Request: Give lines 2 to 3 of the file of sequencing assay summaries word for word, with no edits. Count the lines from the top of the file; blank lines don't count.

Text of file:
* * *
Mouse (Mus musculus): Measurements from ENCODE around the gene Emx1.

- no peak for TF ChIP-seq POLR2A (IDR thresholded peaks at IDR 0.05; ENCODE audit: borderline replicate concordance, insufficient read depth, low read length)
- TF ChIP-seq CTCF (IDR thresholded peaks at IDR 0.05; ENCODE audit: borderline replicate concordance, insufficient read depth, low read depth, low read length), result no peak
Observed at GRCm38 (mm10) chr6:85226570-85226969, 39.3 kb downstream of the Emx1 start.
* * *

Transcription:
- no peak for TF ChIP-seq POLR2A (IDR thresholded peaks at IDR 0.05; ENCODE audit: borderline replicate concordance, insufficient read depth, low read length)
- TF ChIP-seq CTCF (IDR thresholded peaks at IDR 0.05; ENCODE audit: borderline replicate concordance, insufficient read depth, low read depth, low read length), result no peak